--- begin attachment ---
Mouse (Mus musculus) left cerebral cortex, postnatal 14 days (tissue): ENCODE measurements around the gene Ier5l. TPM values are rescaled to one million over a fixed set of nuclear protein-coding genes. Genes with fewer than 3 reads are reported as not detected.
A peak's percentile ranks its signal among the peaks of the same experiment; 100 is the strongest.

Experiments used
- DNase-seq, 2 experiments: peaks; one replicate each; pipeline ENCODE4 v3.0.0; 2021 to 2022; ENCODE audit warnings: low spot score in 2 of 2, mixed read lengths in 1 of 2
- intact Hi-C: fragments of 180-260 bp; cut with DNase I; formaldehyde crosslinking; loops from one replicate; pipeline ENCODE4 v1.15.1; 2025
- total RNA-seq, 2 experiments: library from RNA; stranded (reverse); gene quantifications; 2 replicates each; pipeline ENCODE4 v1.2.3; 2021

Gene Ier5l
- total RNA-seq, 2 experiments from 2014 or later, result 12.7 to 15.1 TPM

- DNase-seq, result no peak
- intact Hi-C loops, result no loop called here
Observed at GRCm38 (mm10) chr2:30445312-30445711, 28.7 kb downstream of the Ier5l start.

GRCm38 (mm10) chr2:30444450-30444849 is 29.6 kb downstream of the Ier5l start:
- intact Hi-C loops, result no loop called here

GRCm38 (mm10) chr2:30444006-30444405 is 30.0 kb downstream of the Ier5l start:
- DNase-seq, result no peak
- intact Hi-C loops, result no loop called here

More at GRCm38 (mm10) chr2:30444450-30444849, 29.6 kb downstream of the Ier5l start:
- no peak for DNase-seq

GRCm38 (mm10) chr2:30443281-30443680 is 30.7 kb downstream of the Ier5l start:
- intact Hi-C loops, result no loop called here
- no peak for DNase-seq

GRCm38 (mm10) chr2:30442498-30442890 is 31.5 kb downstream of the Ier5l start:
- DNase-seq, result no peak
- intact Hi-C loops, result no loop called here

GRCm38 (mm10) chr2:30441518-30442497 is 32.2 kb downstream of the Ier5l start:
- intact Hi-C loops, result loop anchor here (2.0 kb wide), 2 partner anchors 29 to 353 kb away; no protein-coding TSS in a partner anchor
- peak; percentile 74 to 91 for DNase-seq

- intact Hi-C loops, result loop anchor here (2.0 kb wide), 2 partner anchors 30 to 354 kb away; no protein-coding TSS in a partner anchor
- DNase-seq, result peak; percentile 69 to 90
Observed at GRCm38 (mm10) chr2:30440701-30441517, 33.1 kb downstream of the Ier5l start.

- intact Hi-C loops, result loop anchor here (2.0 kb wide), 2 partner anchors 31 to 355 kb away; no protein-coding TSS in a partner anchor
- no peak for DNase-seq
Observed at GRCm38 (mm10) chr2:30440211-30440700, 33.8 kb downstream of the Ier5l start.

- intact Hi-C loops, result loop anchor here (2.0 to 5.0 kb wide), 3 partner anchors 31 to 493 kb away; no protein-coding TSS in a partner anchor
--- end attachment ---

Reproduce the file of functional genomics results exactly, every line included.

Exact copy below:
Mouse (Mus musculus) left cerebral cortex, postnatal 14 days (tissue): ENCODE measurements around the gene Ier5l. TPM values are rescaled to one million over a fixed set of nuclear protein-coding genes. Genes with fewer than 3 reads are reported as not detected.
A peak's percentile ranks its signal among the peaks of the same experiment; 100 is the strongest.

Experiments used
- DNase-seq, 2 experiments: peaks; one replicate each; pipeline ENCODE4 v3.0.0; 2021 to 2022; ENCODE audit warnings: low spot score in 2 of 2, mixed read lengths in 1 of 2
- intact Hi-C: fragments of 180-260 bp; cut with DNase I; formaldehyde crosslinking; loops from one replicate; pipeline ENCODE4 v1.15.1; 2025
- total RNA-seq, 2 experiments: library from RNA; stranded (reverse); gene quantifications; 2 replicates each; pipeline ENCODE4 v1.2.3; 2021

Gene Ier5l
- total RNA-seq, 2 experiments from 2014 or later, result 12.7 to 15.1 TPM

- DNase-seq, result no peak
- intact Hi-C loops, result no loop called here
Observed at GRCm38 (mm10) chr2:30445312-30445711, 28.7 kb downstream of the Ier5l start.

GRCm38 (mm10) chr2:30444450-30444849 is 29.6 kb downstream of the Ier5l start:
- intact Hi-C loops, result no loop called here

GRCm38 (mm10) chr2:30444006-30444405 is 30.0 kb downstream of the Ier5l start:
- DNase-seq, result no peak
- intact Hi-C loops, result no loop called here

More at GRCm38 (mm10) chr2:30444450-30444849, 29.6 kb downstream of the Ier5l start:
- no peak for DNase-seq

GRCm38 (mm10) chr2:30443281-30443680 is 30.7 kb downstream of the Ier5l start:
- intact Hi-C loops, result no loop called here
- no peak for DNase-seq

GRCm38 (mm10) chr2:30442498-30442890 is 31.5 kb downstream of the Ier5l start:
- DNase-seq, result no peak
- intact Hi-C loops, result no loop called here

GRCm38 (mm10) chr2:30441518-30442497 is 32.2 kb downstream of the Ier5l start:
- intact Hi-C loops, result loop anchor here (2.0 kb wide), 2 partner anchors 29 to 353 kb away; no protein-coding TSS in a partner anchor
- peak; percentile 74 to 91 for DNase-seq

- intact Hi-C loops, result loop anchor here (2.0 kb wide), 2 partner anchors 30 to 354 kb away; no protein-coding TSS in a partner anchor
- DNase-seq, result peak; percentile 69 to 90
Observed at GRCm38 (mm10) chr2:30440701-30441517, 33.1 kb downstream of the Ier5l start.

- intact Hi-C loops, result loop anchor here (2.0 kb wide), 2 partner anchors 31 to 355 kb away; no protein-coding TSS in a partner anchor
- no peak for DNase-seq
Observed at GRCm38 (mm10) chr2:30440211-30440700, 33.8 kb downstream of the Ier5l start.

- intact Hi-C loops, result loop anchor here (2.0 to 5.0 kb wide), 3 partner anchors 31 to 493 kb away; no protein-coding TSS in a partner anchor